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Wednesday, February 19, 2014

Another Year, Another Updated Honda


A Honda's lifecycle is typically as predictable as the moon's orbit. A car like the Civic would typically get a ground-up redesign every four or five years. Sure, there'd be a few added features to keep up with the times and an obligatory midlife tweaking of the taillights or grille, but in general, Honda's mantra was, "It ain't broke, so we don't fix it."

The 2014 Honda Civic belongs to a generation that has required fixing. It was introduced two years ago with an uninspired redesign that seemed little improved over the car it replaced and certainly not good enough to compete with new, highly desirable competitors. As others were marching up field, Honda punted.

That changed last year, when the Civic received the upgrades it should've had in the first place. Interior quality, styling, feature content and the driving experience were all upgraded, while improvements to its already exemplary crash performance were icing on the cake. For 2014, the changes continue, and while they're certainly not as significant as those last year, they are nevertheless noteworthy additions that keep the Civic on offense.

All-New Automatic for 2014
While the Civic coupe gets a subtle styling adjustment, the Civic sedan carries over visually unchanged. For both, however, the biggest development for 2014 is the new continuously variable transmission (CVT) that replaces the previous five-speed automatic transmission. A CVT lacks gears entirely, instead relying on a chainlike belt that expands and contracts to continuously vary (hence the name) the transmission ratio for optimum engine performance and efficiency.

In terms of the latter, the Civic's CVT helps, but only slightly so. EPA-estimated fuel economy for its 1.8-liter four-cylinder has risen to 33 mpg combined (30 city/39 highway) from the 2013 Civic's 32 mpg rating (28/39). It delivered 34.8 mpg on Edmunds' 116-mile, highway-heavy evaluation route.
Frankly, this negligible year-to-year improvement (the EPA estimates you'll save about $50 per year) may not be enough to persuade those who dislike CVTs. Such transmissions have often been greeted by confusion or even disdain by drivers accustomed to cars going through a series of gears when accelerating. By contrast, a CVT can rev for as long and high as necessary, making it seem at times like the car is stuck in a low gear. Other common complaints include obnoxious droning noises and a yo-yo effect where revs constantly and excessively rise and fall depending on how much throttle is being applied.
Thankfully, the Civic's CVT is one of the best we've experienced, as it largely mitigates these side effects. There is still some drone that washes over that sweet Honda motor sound, but it's not aggravating. The yo-yo effect is negligible when driving around town, but became pronounced on the mountainous section of our evaluation route. Dropping the transmission selector down into Sport mode reduced this, instructing the CVT to keep the engine revving higher despite the adverse fuel economy effects. Still, the Manual mode and paddle shifters included with the Civic coupe would be appreciated.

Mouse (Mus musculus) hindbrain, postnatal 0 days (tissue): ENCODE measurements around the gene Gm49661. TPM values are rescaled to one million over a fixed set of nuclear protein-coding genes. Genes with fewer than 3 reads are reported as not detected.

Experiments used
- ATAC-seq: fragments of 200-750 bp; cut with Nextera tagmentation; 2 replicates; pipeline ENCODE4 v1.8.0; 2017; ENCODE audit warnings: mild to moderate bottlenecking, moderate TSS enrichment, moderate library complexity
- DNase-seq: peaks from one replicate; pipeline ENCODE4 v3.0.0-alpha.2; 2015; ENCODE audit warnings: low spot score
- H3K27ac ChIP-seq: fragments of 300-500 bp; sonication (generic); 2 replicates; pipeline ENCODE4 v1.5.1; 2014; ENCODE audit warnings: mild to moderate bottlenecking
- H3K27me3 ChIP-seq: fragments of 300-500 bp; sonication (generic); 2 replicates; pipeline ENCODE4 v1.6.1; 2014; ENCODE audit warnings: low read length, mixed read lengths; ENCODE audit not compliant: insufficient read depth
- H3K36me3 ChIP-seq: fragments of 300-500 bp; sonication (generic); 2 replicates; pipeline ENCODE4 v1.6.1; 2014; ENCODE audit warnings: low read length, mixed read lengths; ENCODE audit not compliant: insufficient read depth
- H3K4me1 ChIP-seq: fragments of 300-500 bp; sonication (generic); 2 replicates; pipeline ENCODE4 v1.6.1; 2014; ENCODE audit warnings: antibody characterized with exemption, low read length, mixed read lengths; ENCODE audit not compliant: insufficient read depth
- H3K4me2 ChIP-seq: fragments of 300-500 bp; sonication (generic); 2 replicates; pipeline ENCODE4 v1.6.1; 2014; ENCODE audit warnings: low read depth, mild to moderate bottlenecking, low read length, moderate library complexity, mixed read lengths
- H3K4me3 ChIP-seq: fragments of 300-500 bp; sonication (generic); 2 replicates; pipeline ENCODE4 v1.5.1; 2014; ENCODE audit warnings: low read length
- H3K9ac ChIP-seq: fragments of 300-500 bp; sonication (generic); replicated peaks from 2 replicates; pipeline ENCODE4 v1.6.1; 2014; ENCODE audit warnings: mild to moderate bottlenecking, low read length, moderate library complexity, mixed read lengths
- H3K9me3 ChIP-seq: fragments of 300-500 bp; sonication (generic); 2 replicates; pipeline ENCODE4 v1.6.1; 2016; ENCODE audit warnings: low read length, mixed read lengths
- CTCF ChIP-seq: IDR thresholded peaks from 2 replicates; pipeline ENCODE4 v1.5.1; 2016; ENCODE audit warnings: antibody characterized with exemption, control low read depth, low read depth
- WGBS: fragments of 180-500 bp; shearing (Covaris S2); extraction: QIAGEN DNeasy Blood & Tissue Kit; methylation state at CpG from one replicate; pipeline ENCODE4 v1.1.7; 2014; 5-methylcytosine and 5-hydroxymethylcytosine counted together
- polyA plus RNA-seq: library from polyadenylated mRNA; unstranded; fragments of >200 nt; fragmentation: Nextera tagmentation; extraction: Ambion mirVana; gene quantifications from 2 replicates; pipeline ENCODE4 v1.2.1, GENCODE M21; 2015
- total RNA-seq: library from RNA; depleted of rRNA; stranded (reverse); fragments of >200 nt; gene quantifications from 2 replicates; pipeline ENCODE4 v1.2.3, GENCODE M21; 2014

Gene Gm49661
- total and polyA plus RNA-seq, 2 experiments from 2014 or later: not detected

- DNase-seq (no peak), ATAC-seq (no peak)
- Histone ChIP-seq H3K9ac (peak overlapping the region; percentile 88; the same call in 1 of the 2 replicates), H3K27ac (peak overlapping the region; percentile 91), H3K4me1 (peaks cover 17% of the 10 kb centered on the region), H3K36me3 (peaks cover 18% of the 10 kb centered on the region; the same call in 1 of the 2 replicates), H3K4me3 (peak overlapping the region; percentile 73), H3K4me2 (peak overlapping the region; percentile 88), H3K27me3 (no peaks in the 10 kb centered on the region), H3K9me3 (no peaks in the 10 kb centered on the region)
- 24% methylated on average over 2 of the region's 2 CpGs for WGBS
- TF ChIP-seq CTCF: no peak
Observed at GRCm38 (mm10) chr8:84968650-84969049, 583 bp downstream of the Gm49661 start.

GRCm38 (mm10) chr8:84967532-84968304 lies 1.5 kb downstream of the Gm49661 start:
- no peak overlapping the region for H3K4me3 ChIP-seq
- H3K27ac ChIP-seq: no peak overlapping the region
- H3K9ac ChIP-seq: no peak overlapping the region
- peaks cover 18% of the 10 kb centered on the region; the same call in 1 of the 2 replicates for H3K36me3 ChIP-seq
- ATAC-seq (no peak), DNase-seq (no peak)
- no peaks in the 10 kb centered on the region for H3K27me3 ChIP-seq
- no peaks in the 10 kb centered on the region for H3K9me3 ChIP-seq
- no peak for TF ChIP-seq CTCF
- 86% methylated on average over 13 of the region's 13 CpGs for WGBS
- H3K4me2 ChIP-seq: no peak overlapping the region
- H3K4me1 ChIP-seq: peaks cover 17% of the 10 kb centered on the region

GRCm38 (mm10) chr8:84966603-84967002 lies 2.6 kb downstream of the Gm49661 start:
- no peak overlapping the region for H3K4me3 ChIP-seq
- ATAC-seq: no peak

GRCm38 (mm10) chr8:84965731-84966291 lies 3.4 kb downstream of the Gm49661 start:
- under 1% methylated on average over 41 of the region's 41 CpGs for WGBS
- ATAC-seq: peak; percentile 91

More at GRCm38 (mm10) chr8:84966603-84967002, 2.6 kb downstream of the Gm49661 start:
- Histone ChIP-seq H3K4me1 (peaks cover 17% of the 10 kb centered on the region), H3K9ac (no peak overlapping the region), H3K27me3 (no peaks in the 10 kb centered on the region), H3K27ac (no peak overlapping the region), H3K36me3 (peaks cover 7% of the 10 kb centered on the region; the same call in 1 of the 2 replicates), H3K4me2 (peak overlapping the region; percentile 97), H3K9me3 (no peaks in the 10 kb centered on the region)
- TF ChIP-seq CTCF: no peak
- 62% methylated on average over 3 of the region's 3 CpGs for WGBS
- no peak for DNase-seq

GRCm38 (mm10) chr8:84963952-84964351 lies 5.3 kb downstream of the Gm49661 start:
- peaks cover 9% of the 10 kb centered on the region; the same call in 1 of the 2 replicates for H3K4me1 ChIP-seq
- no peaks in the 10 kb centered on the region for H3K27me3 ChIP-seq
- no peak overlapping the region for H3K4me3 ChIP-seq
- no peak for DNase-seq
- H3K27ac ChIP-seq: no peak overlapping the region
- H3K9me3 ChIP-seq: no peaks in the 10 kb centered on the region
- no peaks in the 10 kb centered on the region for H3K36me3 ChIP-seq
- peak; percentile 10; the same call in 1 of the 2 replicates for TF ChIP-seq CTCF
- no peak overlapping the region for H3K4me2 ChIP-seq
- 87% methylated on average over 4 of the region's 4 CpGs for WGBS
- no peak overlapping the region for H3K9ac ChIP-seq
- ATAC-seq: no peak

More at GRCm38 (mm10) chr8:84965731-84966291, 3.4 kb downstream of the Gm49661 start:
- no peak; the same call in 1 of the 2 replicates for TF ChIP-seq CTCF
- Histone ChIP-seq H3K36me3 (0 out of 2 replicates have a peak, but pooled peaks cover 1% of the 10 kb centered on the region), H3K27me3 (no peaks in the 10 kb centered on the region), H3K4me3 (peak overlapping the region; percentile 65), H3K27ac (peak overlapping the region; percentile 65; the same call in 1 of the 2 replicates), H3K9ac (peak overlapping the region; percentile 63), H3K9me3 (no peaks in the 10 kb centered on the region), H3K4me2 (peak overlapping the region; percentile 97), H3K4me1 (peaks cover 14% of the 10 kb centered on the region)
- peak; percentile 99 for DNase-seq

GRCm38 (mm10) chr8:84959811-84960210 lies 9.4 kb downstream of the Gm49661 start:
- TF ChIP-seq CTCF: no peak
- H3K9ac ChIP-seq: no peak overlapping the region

Paddles or no, there is indeed a similarly slight improvement in performance for the 2014 Honda Civic. A sprint from zero to 60 mph takes 9.1 seconds (8.7 seconds with a foot of rollout as on a drag strip) versus the 9.6 seconds it took the 2013 Civic and its five-speed automatic. Improvement is improvement, but the Civic remains one of the slower compact sedans in the class. The more powerful engines found in the Ford Focus, Kia Forte EX and Mazda 3i shave nearly a second off the Civic's time. The Mazda 3 "s" and newly turbocharged Volkswagen Jettaare faster still.

New Technology Interface
Frankly, however, it seems unlikely that Honda's mailroom has been inundated with complaints concerning the Civic's acceleration. There is a chance, however, that younger shoppers have walked into the showroom and been underwhelmed by the Civic's gadgets, gizmos and the interface needed to control them.

For them, a new touchscreen electronics interface debuts in the Civic EX and above (the base LX still features last year's physical buttons and high-mounted display screen). All buttons and knobs have been removed, replaced by additional menu levels and touch-operated menu icons adjacent to the screen. Our opinions were mixed on its level of usability.
The head unit certainly looks cooler than before, as there's a clear resemblance to an iPad, but it suffers from a functionality standpoint. The touch-only controls are more responsive than some others we've tried, but we'd still prefer a knob for the volume. Within the touchscreen itself, going between submenus is a multistep process, and many buttons are too small or vaguely labeled. Both are added distractions while driving.
Then again, one editor found the system to be perfectly intuitive and declared the rest of us to be old men. We aren't, literally, but as the Civic tends to be just as popular among older drivers as it is with millennials, it's a telling comment about who may have trouble with this system.
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Item Reviewed: Another Year, Another Updated Honda Rating: 5 Reviewed By: sri purwaningsih